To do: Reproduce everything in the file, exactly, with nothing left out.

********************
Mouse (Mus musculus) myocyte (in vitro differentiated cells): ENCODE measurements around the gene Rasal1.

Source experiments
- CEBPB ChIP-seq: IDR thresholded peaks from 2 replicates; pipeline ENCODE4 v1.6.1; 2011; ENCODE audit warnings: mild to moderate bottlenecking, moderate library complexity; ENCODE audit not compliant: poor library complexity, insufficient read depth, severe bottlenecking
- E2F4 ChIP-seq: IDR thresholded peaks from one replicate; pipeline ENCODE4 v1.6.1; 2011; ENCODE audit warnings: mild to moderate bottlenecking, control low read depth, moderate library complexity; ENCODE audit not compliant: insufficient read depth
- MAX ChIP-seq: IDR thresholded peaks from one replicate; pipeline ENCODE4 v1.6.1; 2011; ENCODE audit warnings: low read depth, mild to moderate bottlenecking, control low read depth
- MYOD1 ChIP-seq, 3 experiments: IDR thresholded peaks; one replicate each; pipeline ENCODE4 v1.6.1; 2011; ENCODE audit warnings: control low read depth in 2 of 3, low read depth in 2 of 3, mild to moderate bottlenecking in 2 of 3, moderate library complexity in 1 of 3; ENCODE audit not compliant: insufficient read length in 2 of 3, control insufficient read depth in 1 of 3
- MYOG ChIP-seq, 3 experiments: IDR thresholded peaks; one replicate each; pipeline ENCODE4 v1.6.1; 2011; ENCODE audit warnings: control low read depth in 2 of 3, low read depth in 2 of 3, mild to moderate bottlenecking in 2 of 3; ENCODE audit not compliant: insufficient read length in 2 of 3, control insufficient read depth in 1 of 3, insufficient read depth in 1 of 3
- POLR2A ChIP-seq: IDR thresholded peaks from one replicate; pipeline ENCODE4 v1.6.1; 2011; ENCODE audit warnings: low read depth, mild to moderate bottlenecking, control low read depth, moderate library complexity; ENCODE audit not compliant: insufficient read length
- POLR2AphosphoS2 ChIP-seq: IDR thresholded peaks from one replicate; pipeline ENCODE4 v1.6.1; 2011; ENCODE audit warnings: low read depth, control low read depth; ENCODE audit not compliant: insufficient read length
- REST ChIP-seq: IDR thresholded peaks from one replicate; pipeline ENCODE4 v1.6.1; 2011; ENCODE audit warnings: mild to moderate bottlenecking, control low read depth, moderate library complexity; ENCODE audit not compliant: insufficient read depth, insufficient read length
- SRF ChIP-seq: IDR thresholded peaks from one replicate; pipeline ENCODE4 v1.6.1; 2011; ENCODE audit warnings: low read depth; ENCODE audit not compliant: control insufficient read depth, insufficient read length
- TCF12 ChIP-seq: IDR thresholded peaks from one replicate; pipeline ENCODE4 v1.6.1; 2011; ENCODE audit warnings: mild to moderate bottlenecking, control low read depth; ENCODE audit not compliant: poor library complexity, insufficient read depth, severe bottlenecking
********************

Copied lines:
Mouse (Mus musculus) myocyte (in vitro differentiated cells): ENCODE measurements around the gene Rasal1.

Source experiments
- CEBPB ChIP-seq: IDR thresholded peaks from 2 replicates; pipeline ENCODE4 v1.6.1; 2011; ENCODE audit warnings: mild to moderate bottlenecking, moderate library complexity; ENCODE audit not compliant: poor library complexity, insufficient read depth, severe bottlenecking
- E2F4 ChIP-seq: IDR thresholded peaks from one replicate; pipeline ENCODE4 v1.6.1; 2011; ENCODE audit warnings: mild to moderate bottlenecking, control low read depth, moderate library complexity; ENCODE audit not compliant: insufficient read depth
- MAX ChIP-seq: IDR thresholded peaks from one replicate; pipeline ENCODE4 v1.6.1; 2011; ENCODE audit warnings: low read depth, mild to moderate bottlenecking, control low read depth
- MYOD1 ChIP-seq, 3 experiments: IDR thresholded peaks; one replicate each; pipeline ENCODE4 v1.6.1; 2011; ENCODE audit warnings: control low read depth in 2 of 3, low read depth in 2 of 3, mild to moderate bottlenecking in 2 of 3, moderate library complexity in 1 of 3; ENCODE audit not compliant: insufficient read length in 2 of 3, control insufficient read depth in 1 of 3
- MYOG ChIP-seq, 3 experiments: IDR thresholded peaks; one replicate each; pipeline ENCODE4 v1.6.1; 2011; ENCODE audit warnings: control low read depth in 2 of 3, low read depth in 2 of 3, mild to moderate bottlenecking in 2 of 3; ENCODE audit not compliant: insufficient read length in 2 of 3, control insufficient read depth in 1 of 3, insufficient read depth in 1 of 3
- POLR2A ChIP-seq: IDR thresholded peaks from one replicate; pipeline ENCODE4 v1.6.1; 2011; ENCODE audit warnings: low read depth, mild to moderate bottlenecking, control low read depth, moderate library complexity; ENCODE audit not compliant: insufficient read length
- POLR2AphosphoS2 ChIP-seq: IDR thresholded peaks from one replicate; pipeline ENCODE4 v1.6.1; 2011; ENCODE audit warnings: low read depth, control low read depth; ENCODE audit not compliant: insufficient read length
- REST ChIP-seq: IDR thresholded peaks from one replicate; pipeline ENCODE4 v1.6.1; 2011; ENCODE audit warnings: mild to moderate bottlenecking, control low read depth, moderate library complexity; ENCODE audit not compliant: insufficient read depth, insufficient read length
- SRF ChIP-seq: IDR thresholded peaks from one replicate; pipeline ENCODE4 v1.6.1; 2011; ENCODE audit warnings: low read depth; ENCODE audit not compliant: control insufficient read depth, insufficient read length
- TCF12 ChIP-seq: IDR thresholded peaks from one replicate; pipeline ENCODE4 v1.6.1; 2011; ENCODE audit warnings: mild to moderate bottlenecking, control low read depth; ENCODE audit not compliant: poor library complexity, insufficient read depth, severe bottlenecking